Search changes everything

You might think this is about Google and the web, but it’s not. Well maybe it is in a way.

Mah Bukkits

A few days ago, I wrote about how much I really love mah bukkits — and I can’t think of a better example of how things used to be for me. I got tagged with an internet meme by my colleague Henrietta a few days ago, and in the process of pulling together the background and doing a little reminiscing, I went to find if I had any archive email (I’ve stored a lot of my history in email) from 1998.

And this is it. 58, FIFTY-EIGHT topical folders in the archive mail. I can’t even really screen capture the whole thing because the list is too long. (the best folder name not in the list is “Whine/Waaa/Mea Culpa”).

FIFTY-EIGHT. It bears repeating because it’s so absurd. Now, there’s some technical reasons here. In 1998, just about every mail client on the planet (at least every windowed-GUI client on every platform) stunk when it came to handling hundred to thousands of emails in a “folder”. Either because of directory limits in the OS, or limits in the file open APIs, or internal to the mail code, whatever. And whatever version of Outlook I was using at the time (pre-email virus epidemic), had the same issues. So the technical issues appealed greatly to my compartmentalization mindset.

I can’t even begin to imagine how much time I wasted doing this. And I remember trying to put emails in multiple buckets, because a single category just didn’t cut it sometimes. (I mean, some emails were “NT” “Novell” and “Mea Culpa”). But that got problematic to have so many duplicate copies, so I spent time creating new sub-buckets, or broadening the buckets (note the requisite “Misc.” and below “Organizational” are a bunch of “Other…” buckets). And then I’d want to get a timeline, so I’d copy the emails to another folder by month.

It was, in a word, no, two words, COMPLETELY INSANE.

I gave up up the categories sometime in 2000. It was just too much. I moved to time-based organization (usually Month-Year). Because I figured I could scan everything in a month faster than I could deal with the categories.

Now? I still have buckets that correspond to certain shared email accounts. But my archives are lumped together, sent, received, and all, into a folder per year. What has changed? One, my tolerance for the time it takes to organize things like this. And Two. Search.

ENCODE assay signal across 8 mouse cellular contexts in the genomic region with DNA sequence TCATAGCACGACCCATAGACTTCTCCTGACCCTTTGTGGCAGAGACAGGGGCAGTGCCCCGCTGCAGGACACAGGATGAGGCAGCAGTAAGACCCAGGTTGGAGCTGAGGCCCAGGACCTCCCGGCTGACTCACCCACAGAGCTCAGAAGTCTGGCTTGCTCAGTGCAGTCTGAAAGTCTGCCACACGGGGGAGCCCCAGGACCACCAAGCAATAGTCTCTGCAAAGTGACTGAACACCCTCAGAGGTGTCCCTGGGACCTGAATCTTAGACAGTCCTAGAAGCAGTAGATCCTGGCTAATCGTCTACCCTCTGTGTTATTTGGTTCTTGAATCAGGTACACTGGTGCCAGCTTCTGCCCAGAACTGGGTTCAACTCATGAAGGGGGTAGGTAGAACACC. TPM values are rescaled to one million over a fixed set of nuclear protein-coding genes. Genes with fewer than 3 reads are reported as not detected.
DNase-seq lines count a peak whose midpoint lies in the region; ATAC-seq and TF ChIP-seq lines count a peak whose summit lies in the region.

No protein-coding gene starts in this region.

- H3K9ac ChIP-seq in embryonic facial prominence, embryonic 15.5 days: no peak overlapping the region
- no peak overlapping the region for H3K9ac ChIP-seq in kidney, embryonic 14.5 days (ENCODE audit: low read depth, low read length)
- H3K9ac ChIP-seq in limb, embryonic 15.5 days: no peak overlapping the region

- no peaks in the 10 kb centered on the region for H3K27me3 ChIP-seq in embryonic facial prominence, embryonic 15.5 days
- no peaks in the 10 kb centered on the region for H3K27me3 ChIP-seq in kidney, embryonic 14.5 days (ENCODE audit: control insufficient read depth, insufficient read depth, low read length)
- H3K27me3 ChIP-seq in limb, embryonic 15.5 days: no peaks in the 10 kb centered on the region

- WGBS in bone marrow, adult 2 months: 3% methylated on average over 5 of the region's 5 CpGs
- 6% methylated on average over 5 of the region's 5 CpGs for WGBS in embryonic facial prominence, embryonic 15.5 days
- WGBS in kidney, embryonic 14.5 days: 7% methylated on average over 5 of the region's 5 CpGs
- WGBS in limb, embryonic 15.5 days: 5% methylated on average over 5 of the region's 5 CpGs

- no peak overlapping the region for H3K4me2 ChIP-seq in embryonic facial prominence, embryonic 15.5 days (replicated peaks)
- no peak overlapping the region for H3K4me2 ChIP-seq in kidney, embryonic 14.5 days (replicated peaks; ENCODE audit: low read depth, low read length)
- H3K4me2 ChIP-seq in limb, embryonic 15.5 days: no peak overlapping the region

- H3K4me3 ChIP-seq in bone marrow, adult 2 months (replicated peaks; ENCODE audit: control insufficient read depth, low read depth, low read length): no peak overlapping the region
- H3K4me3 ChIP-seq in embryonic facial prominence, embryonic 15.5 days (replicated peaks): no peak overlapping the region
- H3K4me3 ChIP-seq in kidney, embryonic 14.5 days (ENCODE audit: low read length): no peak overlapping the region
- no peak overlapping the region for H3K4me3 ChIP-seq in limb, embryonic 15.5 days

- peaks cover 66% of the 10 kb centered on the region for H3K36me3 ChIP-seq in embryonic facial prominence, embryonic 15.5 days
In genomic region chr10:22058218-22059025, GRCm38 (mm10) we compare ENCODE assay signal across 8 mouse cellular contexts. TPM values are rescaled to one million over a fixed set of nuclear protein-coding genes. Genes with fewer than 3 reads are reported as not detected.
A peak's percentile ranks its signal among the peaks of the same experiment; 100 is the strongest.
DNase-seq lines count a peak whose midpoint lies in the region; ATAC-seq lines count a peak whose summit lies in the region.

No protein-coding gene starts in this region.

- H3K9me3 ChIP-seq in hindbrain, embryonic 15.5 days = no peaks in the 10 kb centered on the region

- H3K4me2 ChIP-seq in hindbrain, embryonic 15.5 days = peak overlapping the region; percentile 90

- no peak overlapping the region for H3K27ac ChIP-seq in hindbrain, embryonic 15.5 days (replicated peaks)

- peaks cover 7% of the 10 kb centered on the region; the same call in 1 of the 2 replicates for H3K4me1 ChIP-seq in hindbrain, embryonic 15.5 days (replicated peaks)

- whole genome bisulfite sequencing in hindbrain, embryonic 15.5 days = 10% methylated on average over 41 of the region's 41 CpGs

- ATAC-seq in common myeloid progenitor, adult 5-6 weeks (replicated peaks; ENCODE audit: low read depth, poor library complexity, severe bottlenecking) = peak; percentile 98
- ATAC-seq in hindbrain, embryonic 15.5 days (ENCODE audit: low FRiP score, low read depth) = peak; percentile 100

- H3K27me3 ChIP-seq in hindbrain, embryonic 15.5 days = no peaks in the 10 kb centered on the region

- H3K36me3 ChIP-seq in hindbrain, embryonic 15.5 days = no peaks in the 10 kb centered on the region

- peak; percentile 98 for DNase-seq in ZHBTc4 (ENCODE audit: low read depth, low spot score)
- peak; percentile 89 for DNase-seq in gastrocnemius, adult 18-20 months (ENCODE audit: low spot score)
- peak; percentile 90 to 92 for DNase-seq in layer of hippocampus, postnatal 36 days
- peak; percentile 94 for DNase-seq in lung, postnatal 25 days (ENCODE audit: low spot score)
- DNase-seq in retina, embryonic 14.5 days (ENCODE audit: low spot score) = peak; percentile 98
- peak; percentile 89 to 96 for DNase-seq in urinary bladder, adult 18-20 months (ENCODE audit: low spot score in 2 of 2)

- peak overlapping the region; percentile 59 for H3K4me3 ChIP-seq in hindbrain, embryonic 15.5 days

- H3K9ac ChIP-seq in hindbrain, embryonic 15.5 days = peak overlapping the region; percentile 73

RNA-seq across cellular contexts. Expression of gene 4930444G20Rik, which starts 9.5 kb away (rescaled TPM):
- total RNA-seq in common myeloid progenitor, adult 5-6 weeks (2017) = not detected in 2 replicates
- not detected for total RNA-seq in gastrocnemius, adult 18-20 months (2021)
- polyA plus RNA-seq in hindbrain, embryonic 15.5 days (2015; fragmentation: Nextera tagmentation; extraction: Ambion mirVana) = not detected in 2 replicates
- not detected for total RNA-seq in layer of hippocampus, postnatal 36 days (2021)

Search changes everything.

When search is fast and has a modicum of intelligence about related terms (hell, just handling plurals). It changes the dynamic. I don’t need the buckets anymore. Decently written emails and subject lines (which could be another post entirely) — will lend themselves well to standard term searches. And they contain a wealth of contextual data (why do you think Google offers Gmail?). I’m now finally able just to group it all together and use search terms to find everything.

Search in email stunk in 1998. It’s better today (well, spotlight seriously needs help in Apple Mail so that I can easily do “sender = ‘foo’ AND body contains ‘bar’” — but that’s yet another post too).

And it will continue to get better. Add to that “tags” (which I don’t use in conjunction with my email yet) — which let me create ad-hoc, virtual groupings that don’t force a given email object into a single bucket to avoid duplication — tag groupings, which provide dynamic, contextual links between objects.

This is one of the places where technology really changes things. It takes on a brain-like ability to put everything in one big bucket, and build associative retrieval mechanisms — and search things faster than the hierarchical buckets could ever allow, and certainly reduce the time wasted on moving the items around from bucket to bucket and printing all those labels.